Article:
The National Association of Realtors®, "The Voice for Real Estate," is America's largest trade association, representing 1 million members involved in all aspects of the residential and commercial real estate industries.

# # #

*The Pending Home Sales Index is a leading indicator for the housing sector, based on pending sales of existing homes. A sale is listed as pending when the contract has been signed but the transaction has not closed, though the sale usually is finalized within one or two months of signing.

The index is based on a large national sample, typically representing about 20 percent of transactions for existing-home sales. In developing the model for the index, it was demonstrated that the level of monthly sales-contract activity parallels the level of closed existing-home sales in the following two months.

An index of 100 is equal to the average level of contract activity during 2001, which was the first year to be examined. By coincidence, the volume of existing-home sales in 2001 fell within the range of 5.0 to 5.5 million, which is considered normal for the current U.S. population.

Prepping for Sale - Sprucing Up the Laundry Room

by Jan Delimont
Prepping for Sale: Spruce Up the Laundry Room
Prepping for Sale: Spruce Up the Laundry Room

Sat, August 9, 2014

In many houses, laundry rooms are little more than semi-neglected utilitarian spaces best left unseen – not an impression you want to make if you’re selling your home.
If your laundry space needs some care, follow these organization and decorating tips to upgrade or cleverly conceal it. 

Closet Up
Laundry rooms are tucked into many different places in a home, including the garage, basement, utility room, the kitchen and, in some urban homes, even the bathroom.
That’s where cabinets can come into play. A cabinetmaker can build an enclosure for the washer and dryer alone or for your entire laundry setup. You can also purchase cabinetry at a home improvement store and install it yourself. 

When possible, conceal your laundry space with doors that match or complement other doors in your home. Avoid the conspicuous "accordion" door often found on laundry closets in older homes.  Alternatives include a sliding-door track system or even curtain panels. Curtains are a cheaper, softer and less permanent way to separate and hide your laundry.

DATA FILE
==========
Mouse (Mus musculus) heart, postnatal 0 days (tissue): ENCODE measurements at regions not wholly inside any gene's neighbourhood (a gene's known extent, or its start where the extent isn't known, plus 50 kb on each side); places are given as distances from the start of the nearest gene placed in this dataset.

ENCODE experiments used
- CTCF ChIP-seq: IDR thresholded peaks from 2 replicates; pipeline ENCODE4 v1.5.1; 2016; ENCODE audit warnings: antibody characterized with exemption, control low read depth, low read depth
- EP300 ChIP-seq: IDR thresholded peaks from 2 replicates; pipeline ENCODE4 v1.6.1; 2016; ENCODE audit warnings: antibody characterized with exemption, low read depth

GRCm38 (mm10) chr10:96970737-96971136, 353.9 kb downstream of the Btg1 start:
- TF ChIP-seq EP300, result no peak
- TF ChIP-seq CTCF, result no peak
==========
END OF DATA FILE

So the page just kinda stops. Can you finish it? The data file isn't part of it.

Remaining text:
Become Shelf Conscious
If your main concern is to conceal a bulky, full-size washer and dryer, a countertop installed directly above the appliances discreetly says, nothing to see here, folks! Use the countertop space as a display shelf during showings. Install a rod and curtain underneath to hide the machines from view.

Color Cleverly
Coordination is key when it comes to camouflaging a laundry room. Choose soothing, neutral palettes for curtains, wood and paint in your laundry space.
If the laundry room lacks cabinetry or shelving, use baskets and storage cubes in a coordinating color scheme to conceal detergent, hangers and clothes.

Show Discipline in Decor
Put laundry room knickknacks away. The last thing you need when sprucing up your laundry space is a cutesy sign that reads "Loads of fun" or "Drop pants here." Choose laundry area decor that is not personal or specific to cleaning. Homebuyers gravitate toward places they can easily picture living in ­– not picture you living in.

There are many easy ways to minimize your home’s flaws and highlight its best features. If you’re thinking about selling your home, contact your local RE/MAX agent for guidance on everything from quick upgrades to pricing, contract negotiations and support throughout the selling process

RMLS Market Action - Coos County - July 2015

by Jan Delimont


by Jan Delimont

4 Expenses You Avoid When Working With a Seller’s Agent

Fri, July 31, 2015

Selling your home yourself may be tempting. Hold a few open houses, trudge through some paperwork, and save by not paying an agent’s fee, right?

Think again. Statistics show sellers tend to make more money when they hire a professional Realtor. According to the National Association of Realtors®, the typical agent-assisted home sale typically has a 13 percent higher sales price than the typical “For Sale By Owner,” or FSBO, sale.1

Here are a just a few ways you save with an agent.

1. The price is right
Pricing your property can be the most challenging part of selling your home. Starting too high may mean your home languishes on the market. Once you start dropping the price, buyers may assume you are desperate and will submit even lower offers. On the flipside, starting too low means you’ll leave money on the table. A Realtor can help you price your home correctly to avoid these pitfalls.  

2. Marketing
Paying up front for online listings, mailers and signs to market your home can be expensive. Not only do many agents have connections that can get you a great deal, they can also help to make the process much less stressful.

3. Negotiations
Even when your home is priced appropriately, you’re still likely to find yourself at the negotiating table. Agents are well practiced in the art of debate, and will go to bat to make sure you get a fair price.

4. Time is money
Creating marketing materials, arranging showings and finding contractors to make necessary updates costs you both time and money. Handing off duties to a Realtor not only opens up your schedule, but can also help you sell your home faster than you would on your own.

From The National Association of Realtors - July 22, 2015

by Jan Delimont

Existing-Home Sales Rise in June as Home Prices Surpass July 2006 Peak